What is the earliest known source that uses the idiom, "Stink/Smell to high heaven"?

From a preliminary search, I came across the Shakespeare Said It Firstwebsite, which states:

It smells to heaven. Spoken by King Claudius. The entire line is “O, my offense is rank, it smells to heaven. It hath the primal eldest curse upon it. A brother’s murder.” Today, the phrase “stinks to high heaven” is more generally used. While the line in Hamlet refers to the metaphorical “stench” of an evil deed, today is used mostly as a hyperbole in reference to extremely unpleasant scents

Is this indeed the first usage of this idiomatic expression? If not, what is the origin and etymology of the phrase "Stink/Smell to high heaven?" What time period?


Shakespeare did utter smells to heaven ... but I am not sure this is the origin of the idiom:

to stink to high heaven. TFD

Etymonline.com says the following:

Old English stincan "emit a smell of any kind; exhale; rise (of dust, vapor, etc.)" (class III strong verb; past tense stanc, past participle stuncen), common West Germanic (cognates: Old Saxon stincan, West Frisian stjonke, Old High German stinkan, Dutch stinken), from the root of stench. Old English had swote stincan "to smell sweet," but offensive sense also was in Old English and predominated by mid-13c.; smell now tends the same way. Figurative meaning "be offensive" is from early 13c.; meaning "be inept" is recorded from 1924. To stink to high heaven first recorded 1963. etymonline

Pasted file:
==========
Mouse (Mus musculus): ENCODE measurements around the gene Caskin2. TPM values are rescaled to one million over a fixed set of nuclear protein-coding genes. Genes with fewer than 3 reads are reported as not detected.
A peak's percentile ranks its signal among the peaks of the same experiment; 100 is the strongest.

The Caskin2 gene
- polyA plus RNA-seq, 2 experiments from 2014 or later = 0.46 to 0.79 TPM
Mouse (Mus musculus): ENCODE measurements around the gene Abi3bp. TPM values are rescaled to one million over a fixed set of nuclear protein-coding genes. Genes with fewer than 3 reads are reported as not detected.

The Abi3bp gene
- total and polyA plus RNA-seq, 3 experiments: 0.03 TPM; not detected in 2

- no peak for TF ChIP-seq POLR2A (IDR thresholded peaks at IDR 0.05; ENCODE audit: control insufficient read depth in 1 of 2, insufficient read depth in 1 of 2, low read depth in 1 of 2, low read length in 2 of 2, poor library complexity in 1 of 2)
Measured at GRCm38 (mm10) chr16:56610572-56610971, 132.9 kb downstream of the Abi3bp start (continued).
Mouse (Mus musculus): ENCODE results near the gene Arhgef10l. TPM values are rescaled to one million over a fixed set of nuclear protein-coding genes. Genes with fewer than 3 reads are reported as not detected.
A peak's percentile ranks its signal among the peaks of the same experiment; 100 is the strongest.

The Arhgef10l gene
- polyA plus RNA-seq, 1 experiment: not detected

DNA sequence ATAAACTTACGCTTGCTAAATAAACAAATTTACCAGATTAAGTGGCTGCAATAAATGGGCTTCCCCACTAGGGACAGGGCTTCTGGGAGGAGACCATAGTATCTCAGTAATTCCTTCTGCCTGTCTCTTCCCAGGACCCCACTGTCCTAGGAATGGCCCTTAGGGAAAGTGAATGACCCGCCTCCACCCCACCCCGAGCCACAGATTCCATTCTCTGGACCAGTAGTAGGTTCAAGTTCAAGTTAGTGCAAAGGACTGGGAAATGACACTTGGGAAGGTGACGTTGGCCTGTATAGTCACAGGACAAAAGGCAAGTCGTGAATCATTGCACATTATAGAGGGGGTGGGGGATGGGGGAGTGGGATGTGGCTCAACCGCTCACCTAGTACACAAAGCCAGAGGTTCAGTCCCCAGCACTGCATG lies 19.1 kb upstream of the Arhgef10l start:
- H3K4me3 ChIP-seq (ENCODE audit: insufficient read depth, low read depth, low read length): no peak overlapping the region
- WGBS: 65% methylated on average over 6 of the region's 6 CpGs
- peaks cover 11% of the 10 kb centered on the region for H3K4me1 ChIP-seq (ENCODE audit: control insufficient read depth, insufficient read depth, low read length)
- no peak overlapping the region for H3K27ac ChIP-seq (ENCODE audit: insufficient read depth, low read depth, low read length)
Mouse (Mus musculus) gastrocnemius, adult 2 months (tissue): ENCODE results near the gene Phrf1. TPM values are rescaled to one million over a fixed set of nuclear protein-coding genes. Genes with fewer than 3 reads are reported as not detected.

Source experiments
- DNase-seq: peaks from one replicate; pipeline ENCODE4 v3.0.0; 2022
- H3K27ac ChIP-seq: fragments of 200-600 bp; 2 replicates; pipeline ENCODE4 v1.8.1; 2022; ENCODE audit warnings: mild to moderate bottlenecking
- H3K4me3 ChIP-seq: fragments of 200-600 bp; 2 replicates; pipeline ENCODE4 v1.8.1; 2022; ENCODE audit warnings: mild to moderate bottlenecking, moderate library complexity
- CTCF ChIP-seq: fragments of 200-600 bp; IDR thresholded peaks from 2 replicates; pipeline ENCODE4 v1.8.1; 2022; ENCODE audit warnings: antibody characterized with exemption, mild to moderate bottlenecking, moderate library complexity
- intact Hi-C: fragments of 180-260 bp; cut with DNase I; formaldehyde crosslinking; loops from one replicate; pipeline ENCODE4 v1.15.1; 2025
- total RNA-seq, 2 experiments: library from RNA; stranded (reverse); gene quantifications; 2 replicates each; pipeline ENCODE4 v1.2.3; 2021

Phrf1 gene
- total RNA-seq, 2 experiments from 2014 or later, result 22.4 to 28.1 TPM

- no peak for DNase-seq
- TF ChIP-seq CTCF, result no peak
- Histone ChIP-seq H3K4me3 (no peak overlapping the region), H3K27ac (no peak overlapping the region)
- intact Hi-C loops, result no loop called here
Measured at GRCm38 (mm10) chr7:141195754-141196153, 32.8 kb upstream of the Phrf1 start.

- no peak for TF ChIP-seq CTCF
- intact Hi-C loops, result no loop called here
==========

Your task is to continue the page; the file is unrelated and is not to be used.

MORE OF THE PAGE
And there are biblical references to 'smells' and 'high heaven':

God directed use of incense in Old Testament worship and the fragrant or detestable aroma, as the case may be, that rose into “high heaven” or before the “nose” of God. Paul Anderson

I am inclined to go with the etymological reference acknowledging there have been smells, good and bad, wafting to the heavens from mankind since ... the beginning.

  • @MattE.Эллен added more research!
    – lbf
    Jun 21 '18 at 23:39

There's actually a place in Buckinghamshire called High Heavens...

The woodland, forestry and furniture trade meant that the trade routes from 1750's right up to the early 1900's were incredibly active. High Heavens is situated at 'end of the line' when the new railroad was finally completed so someone commenting on the stench from the Tanners yards in West London at the time might well have coined the expression "to High Heavens," the town, rather than the ethereal realm.

  • Any academic/literary sources for this idea? Dec 6 '19 at 10:40
  • 2
    The "actual place in Buckinghamshire called High Heavens" is, I think you will find, the High Wycombe waste disposal site, which has been in existence only since the 1950s. The likelihood seems to me that it was named after the idiom "stinks to high heaven" rather than the other way around. If you have any reference to a place of that name which dates from the eighteenth-century or earlier I would be interested to hear more about it.
    – WS2
    Jan 5 '20 at 11:23
  • There is a wood in the Marlow area called "High Heavens Wood" - but I have not been able to discover anything relating to its history.
    – WS2
    Jan 5 '20 at 11:29

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